Final Fantasy II (1988)
Still looking for a New Year’s resolution? Learning to speak and write in foreign languages is a pursuit most noble, you know. It’s a sure-fire way to broaden your pathetic, shallow mind. For language learning purposes, there are all kinds of devices you can make use of that’ll make you a proverbial polyglot.
In the old days you’d have to use books, which is never ideal. That’s what they keep trying to do in schools, and school is the last place you want to try learning a language in. Case in point, I tried learning Irish for 13 years in school, and French for 6 years, and what can I show for it?
A stilted, almost broken conversation in which I still mix up the two languages. This is actually more disastrous and damaging than when I mix up the brake and the accelerator, and it’s socially mutilating when I end up asking for permission to go to the nearest brothel, or telling everyone I’m pregnant with false friends.
No, if you want to learn a language, there are far better ways to drill it into you. It’s almost a rite of passage that language learners put their abilities to the test by picking up a few Harry Potter books in their chosen language – it’s here where’ll you’ll get that goofy thrill of reading about Harry Potter’s baguette in the French version.
Voldemort’s middle name becomes Elvis as well, by consequence of his full name having to be an anagram in some way of Tom Riddle. Elvis, isn’t that a dog’s name? Anyway, the French versions of the Potter books never featured a wizarding equivalent of Daft Punk. And since Daft Punk are the only remotely cool thing that’s ever been associated with France, you have to ask yourself: what’s the point?
I’m also a big fan of playing though text heavy video games in a foreign language – Pokémon is a great one for this, although to my knowledge they’ve never put out a Gaeilge version of Pokémon. Wonder why that is? Don’t they know the demand for Pokémon in Gaeltacht areas?
Actually, I don’t think there’s even a demand for any kind of Irish teaching in Gaeltacht areas anymore – we’re sitting on a critically endangered language volcano over here, and judging by some of the pilchard teachers I encountered in my schooldays, it isn’t going to erupt into a linguistic explosion anytime soon.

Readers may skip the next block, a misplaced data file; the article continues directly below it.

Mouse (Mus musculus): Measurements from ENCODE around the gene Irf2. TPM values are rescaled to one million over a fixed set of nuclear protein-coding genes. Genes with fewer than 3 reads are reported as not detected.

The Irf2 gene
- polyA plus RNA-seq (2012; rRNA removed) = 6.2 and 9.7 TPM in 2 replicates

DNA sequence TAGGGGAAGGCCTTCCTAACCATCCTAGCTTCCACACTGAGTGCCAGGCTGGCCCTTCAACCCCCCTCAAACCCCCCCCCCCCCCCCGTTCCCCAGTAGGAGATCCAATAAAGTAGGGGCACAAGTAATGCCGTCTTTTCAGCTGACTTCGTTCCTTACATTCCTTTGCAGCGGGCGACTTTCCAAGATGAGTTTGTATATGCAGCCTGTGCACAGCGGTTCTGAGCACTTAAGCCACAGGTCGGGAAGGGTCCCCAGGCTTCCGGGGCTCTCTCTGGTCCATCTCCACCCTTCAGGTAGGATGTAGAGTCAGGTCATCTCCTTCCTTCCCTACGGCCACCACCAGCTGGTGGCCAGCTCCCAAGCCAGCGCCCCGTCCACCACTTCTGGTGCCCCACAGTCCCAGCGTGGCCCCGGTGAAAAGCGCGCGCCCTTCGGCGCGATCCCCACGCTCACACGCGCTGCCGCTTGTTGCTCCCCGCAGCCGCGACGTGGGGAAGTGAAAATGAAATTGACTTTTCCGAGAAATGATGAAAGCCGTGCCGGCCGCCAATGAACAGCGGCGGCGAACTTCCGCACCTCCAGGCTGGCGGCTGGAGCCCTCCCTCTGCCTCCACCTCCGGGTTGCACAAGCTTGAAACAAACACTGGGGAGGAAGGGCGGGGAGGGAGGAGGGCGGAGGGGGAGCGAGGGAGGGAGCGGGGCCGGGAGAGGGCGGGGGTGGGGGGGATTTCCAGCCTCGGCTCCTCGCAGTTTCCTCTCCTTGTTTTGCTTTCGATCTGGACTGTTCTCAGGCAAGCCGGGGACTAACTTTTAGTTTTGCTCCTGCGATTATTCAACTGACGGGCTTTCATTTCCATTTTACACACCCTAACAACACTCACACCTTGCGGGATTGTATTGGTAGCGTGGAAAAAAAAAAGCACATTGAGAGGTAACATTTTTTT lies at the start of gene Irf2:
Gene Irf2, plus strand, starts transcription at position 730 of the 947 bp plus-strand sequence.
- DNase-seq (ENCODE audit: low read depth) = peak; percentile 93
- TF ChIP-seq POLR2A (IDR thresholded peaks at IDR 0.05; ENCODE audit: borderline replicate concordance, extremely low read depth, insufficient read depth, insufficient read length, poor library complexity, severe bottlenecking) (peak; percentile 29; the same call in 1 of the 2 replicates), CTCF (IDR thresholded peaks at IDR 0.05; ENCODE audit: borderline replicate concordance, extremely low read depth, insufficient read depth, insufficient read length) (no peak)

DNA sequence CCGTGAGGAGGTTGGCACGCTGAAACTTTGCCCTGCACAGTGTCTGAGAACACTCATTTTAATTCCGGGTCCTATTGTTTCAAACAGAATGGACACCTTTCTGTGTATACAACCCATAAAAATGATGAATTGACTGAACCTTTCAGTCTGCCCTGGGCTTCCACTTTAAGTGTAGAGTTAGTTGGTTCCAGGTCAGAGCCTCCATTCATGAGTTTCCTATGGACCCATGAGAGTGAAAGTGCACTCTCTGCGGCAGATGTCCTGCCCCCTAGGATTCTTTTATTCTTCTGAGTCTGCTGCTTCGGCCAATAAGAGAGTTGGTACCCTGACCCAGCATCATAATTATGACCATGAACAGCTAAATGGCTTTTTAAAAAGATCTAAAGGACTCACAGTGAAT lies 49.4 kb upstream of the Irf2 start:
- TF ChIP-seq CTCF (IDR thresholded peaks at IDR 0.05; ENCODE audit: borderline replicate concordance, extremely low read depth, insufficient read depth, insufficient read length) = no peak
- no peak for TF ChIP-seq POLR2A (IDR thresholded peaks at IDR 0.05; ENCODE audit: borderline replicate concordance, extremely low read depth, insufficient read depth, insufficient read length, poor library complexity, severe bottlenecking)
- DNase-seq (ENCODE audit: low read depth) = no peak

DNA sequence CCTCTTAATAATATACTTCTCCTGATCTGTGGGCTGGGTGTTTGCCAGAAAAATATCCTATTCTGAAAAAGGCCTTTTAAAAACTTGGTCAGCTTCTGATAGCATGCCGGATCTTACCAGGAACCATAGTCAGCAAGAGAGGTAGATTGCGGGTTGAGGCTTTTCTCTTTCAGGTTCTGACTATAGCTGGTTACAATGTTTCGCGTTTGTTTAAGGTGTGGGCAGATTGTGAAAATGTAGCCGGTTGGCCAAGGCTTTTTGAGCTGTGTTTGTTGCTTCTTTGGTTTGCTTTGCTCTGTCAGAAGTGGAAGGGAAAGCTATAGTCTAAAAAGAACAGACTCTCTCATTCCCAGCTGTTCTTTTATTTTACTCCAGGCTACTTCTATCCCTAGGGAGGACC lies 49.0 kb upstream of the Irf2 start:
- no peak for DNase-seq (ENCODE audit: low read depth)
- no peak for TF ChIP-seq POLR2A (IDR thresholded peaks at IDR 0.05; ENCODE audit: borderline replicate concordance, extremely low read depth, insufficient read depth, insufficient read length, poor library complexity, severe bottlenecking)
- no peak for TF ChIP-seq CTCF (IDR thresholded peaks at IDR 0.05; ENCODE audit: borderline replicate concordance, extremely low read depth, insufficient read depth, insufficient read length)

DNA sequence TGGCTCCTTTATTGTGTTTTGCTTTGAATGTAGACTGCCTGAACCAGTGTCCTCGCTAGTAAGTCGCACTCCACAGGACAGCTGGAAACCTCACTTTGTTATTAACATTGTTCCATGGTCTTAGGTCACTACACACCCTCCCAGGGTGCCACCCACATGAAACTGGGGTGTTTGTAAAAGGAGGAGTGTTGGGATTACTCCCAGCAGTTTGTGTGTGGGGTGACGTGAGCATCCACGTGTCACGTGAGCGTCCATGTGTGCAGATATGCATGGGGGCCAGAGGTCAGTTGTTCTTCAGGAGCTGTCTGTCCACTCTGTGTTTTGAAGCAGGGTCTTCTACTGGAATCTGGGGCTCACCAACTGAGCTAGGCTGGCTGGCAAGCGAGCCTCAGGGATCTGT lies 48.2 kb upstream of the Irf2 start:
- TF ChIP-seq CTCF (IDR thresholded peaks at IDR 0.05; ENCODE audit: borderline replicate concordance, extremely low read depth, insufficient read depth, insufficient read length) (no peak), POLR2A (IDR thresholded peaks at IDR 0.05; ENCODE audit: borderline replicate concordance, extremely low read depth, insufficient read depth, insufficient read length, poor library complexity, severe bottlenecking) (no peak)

No, the man you want for stringing a few more tongues to your bow is a fellow silver fox of mine – Michel Thomas, a much more exotic moniker than his original name, Moniek Kroskof. He was a Polish Jew, interned in more than one concentration camp during the war. He survived this terrible ordeal and, after the war ended, he spent his latter years developing his famous language learning method.
Quite an interesting life already, and better than that, it’s no scam – he really will have you speaking good Spanish in just a few hours of listening to his audio tapes, with a few shortcuts taken, of course.
His method succeeds and appeals mainly for two reasons: one, there’s absolutely no rote learning, memorisation or homework involved. In fact, he even discourages behaviour like this, usually by making a scoffing noise from his very loud, very watery mouth.
I should warn you, especially if you hate the sound of chewing like I do, that every single noise the man’s mouth makes is audible, picked up by the most sensitive microphone in the world – that’s a Michel Thomas trademark, that.
The second reason for his system’s success is that the great man doesn’t faff around, going through dull prepositions and verb endings and all that nonsense – he gives you as many words as you need early on, useful ones too.
This means it won’t be long before you can talk about the economic situation in your country of choice. A lot more impressive than spending weeks learning how to draw three Chinese characters, which only puts you on par with a low-rate tattooist – know what I mean?
Some life this man led, before he sadly passed away in 2005. He even incorporated German into his language learning classes. That’s right, the man subjected to death camps by the Nazis, where most of his family perished, later went out and taught German as one of his languages. An astounding show of understanding and forgiveness, or an example of a businessman doing anything to obtain the filthy lucre? I’ll let you decide that.